2023-04-04 15:30 - 17:00 E19.14
Fieke will present a case study of "Top400", a predictive identification program in Amsterdam, where a home grown data model is used to identify 400 youngsters that are at risk of engaging in a criminal career.
The advent of predictive policing systems has been a key object of study to theorize about new forms of algorithmic governance and its impact on society. With the term predictive policing systems I refer to tools that uses data sets of different sizes to feed into an algorithmic model that is intended to predict either places where crime is most likely to occur in the near future (hotspot policing), or persons who are likely to get involved in crime (predictive identification). These tools come with the promise of doing more with less resources, as it should allow the police to better allocate resources, adjusting the patrol frequency in ‘risky’ neighbourhoods, which will lead to crime reduction (Van Brakel, 2016; Brayne, 2017, 2020; Hardyns and Rummens, 2018). Scholarly critiques on the turn to predictive policing raise concerns about the reliance on datasets that reflect historic inequalities and perpetuate racialised policing (Williams and Clarke, 2018). These systems create policing futures in which police attention is increasingly directed to already over-policed communities, as these tools do not analyse nor predict crime but analyse and predict police activity (Lum and Isaac, 2016). What is missing from these debates is the political and institutional drivers that are shaping why and how police are turning to predictive policing systems, which in turn shape how these data models are constructed. This paper will discuss the case study of the Top 400, a predictive identification program that is hosted by the city of Amsterdam in partnership with a number of public authorities including the Amsterdam police department. Here a home grown data model is used to identify 400 youngsters that are at risk of engaging in a criminal career. The research is based on an analysis of over 2500 pages of FOI documents provided by the municipality of Amsterdam and the Amsterdam police. These offer insights into the ambiguities that materialize when abstract political problems end up criminalize nuisance behaviour, when care is instrumentalised for crime prevention, and the challenges of test statistical models in the wild.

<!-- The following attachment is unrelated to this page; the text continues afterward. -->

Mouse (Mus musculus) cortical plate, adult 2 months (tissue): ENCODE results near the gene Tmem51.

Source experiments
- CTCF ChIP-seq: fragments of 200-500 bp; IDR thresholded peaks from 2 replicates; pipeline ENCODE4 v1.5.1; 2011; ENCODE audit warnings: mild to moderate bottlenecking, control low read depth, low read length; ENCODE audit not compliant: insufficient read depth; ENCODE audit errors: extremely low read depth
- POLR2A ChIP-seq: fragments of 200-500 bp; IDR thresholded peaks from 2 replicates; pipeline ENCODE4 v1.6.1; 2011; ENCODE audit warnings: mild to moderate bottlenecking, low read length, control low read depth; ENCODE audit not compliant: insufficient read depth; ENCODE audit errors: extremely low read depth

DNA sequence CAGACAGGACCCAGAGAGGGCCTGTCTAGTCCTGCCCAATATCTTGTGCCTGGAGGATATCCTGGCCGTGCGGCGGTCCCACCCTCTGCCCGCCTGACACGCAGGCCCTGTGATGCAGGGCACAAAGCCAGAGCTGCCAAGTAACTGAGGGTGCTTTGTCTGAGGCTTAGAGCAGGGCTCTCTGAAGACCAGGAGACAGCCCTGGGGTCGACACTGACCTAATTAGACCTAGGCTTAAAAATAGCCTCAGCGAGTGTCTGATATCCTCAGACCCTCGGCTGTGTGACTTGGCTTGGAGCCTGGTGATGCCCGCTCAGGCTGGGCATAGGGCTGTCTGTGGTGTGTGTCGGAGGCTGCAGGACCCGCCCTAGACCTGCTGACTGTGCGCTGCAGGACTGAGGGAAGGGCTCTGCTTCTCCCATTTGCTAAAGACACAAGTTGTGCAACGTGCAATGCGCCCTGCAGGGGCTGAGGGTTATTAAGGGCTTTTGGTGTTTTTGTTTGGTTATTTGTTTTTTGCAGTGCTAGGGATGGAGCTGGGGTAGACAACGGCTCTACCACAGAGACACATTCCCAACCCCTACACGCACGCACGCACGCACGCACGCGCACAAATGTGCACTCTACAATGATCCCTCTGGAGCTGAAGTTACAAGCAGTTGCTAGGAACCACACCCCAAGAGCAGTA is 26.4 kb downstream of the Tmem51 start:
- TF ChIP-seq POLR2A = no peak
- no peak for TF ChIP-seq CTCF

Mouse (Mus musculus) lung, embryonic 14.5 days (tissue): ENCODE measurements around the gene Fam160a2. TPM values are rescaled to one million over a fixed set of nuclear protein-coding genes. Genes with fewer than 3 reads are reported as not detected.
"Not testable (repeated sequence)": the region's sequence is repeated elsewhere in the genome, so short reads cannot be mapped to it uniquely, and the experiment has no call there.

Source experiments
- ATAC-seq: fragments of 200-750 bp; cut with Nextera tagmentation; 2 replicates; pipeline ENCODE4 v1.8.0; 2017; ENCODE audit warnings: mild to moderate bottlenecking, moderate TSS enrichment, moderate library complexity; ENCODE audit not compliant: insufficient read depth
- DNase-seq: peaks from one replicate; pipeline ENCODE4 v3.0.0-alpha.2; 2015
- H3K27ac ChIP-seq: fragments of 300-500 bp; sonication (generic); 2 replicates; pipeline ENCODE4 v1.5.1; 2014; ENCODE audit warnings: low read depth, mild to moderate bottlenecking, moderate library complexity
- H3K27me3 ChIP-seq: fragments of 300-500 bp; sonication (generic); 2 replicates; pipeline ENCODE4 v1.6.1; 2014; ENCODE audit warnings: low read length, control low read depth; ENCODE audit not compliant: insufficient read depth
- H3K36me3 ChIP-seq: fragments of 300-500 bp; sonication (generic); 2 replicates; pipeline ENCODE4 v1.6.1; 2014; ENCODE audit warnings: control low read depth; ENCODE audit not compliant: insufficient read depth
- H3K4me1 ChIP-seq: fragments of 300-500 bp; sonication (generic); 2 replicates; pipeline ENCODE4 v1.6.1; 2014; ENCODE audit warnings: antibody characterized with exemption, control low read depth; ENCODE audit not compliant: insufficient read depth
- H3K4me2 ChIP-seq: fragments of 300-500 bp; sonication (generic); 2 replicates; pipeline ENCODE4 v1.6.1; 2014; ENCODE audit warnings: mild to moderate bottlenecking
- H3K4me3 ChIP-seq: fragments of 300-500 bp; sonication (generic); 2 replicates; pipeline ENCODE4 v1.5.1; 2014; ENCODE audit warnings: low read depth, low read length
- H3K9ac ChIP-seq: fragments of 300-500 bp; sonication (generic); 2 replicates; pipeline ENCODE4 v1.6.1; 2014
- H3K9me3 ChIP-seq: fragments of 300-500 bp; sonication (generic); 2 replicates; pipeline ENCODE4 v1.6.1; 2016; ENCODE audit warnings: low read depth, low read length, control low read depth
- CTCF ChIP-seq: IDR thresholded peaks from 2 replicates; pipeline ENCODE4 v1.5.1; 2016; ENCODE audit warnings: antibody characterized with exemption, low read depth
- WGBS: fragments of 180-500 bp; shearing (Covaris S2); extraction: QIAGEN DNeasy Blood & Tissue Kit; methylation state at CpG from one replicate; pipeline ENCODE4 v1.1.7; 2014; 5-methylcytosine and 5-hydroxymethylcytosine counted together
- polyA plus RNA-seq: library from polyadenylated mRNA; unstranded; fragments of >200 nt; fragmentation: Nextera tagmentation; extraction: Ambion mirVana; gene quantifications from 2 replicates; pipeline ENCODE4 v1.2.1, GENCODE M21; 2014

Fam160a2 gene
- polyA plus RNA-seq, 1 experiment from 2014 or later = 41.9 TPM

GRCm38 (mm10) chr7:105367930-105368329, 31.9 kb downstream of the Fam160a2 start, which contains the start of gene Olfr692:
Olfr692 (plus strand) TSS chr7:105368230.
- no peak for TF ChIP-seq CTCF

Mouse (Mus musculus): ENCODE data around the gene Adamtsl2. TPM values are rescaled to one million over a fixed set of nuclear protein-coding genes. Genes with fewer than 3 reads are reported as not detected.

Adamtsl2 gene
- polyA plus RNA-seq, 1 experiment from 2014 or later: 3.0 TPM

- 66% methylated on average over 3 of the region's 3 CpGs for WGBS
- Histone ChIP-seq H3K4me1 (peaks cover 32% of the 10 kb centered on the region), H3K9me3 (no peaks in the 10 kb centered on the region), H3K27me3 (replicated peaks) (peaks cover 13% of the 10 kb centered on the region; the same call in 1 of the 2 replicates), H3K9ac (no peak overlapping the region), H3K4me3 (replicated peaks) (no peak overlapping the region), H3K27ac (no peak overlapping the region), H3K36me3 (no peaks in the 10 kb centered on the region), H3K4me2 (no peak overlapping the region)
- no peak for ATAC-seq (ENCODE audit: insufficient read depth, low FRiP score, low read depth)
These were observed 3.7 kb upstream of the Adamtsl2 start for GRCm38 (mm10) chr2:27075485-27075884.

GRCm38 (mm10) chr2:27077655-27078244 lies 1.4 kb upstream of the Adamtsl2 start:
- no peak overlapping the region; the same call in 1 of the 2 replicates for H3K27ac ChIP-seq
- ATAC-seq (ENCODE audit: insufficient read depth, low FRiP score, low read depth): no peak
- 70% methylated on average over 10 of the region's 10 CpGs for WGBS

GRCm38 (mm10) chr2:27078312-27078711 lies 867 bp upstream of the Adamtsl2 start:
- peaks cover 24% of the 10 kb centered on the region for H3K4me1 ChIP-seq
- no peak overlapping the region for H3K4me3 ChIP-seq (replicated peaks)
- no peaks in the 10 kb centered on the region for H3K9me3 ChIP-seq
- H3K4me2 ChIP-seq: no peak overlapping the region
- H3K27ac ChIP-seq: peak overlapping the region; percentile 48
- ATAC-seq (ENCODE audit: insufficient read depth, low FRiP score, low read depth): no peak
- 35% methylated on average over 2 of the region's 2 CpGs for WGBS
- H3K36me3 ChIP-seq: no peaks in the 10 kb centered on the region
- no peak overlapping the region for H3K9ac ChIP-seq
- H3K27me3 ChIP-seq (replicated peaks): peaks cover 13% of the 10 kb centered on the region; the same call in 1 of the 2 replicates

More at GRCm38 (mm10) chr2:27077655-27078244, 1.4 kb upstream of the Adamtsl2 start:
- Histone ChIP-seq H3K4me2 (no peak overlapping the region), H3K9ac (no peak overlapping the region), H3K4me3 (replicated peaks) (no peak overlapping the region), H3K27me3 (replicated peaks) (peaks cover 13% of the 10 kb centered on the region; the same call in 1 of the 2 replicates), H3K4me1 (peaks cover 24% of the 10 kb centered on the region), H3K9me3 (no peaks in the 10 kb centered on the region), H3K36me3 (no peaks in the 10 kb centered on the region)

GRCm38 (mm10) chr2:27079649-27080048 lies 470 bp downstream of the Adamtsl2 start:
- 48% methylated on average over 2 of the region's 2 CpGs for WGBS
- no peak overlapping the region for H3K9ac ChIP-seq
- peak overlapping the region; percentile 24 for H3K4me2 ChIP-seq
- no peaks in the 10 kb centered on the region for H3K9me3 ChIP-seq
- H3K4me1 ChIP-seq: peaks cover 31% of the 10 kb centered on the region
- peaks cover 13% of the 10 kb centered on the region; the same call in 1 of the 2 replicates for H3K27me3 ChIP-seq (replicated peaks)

Bio: Dr Fieke Jansen is a postdoctoral researcher at the University of Amsterdam and co-principle investigator of the critical infrastructure lab. She did her PhD at the Data Justice Lab at Cardiff University where she looked at the institutional and societal implications of the introduction of predictive identification and biometric recognition in Belgium, the Netherlands, and the UK. She is the author of the mapping study ‘Data driven policing in the context of Europe’ and co-author of ‘Biometric identity systems in law enforcement and the politics of (voice) recognition: The case of SiiP’ (alongside Lina Dencik and Javi Sánchez-Monedero). Throughout her work Fieke worked to repoliticize and decenter technology in discussions around harms, justice and rights. Fieke is the Chair of the board of the Digital Freedom Fund. Prior to starting her PhD, Fieke worked at Tactical Tech, a Berlin based NGO, as the project lead for their Politics of Data programme. At the Dutch Development organisation, Hivos, the intersection of human rights, internet and freedom of expression.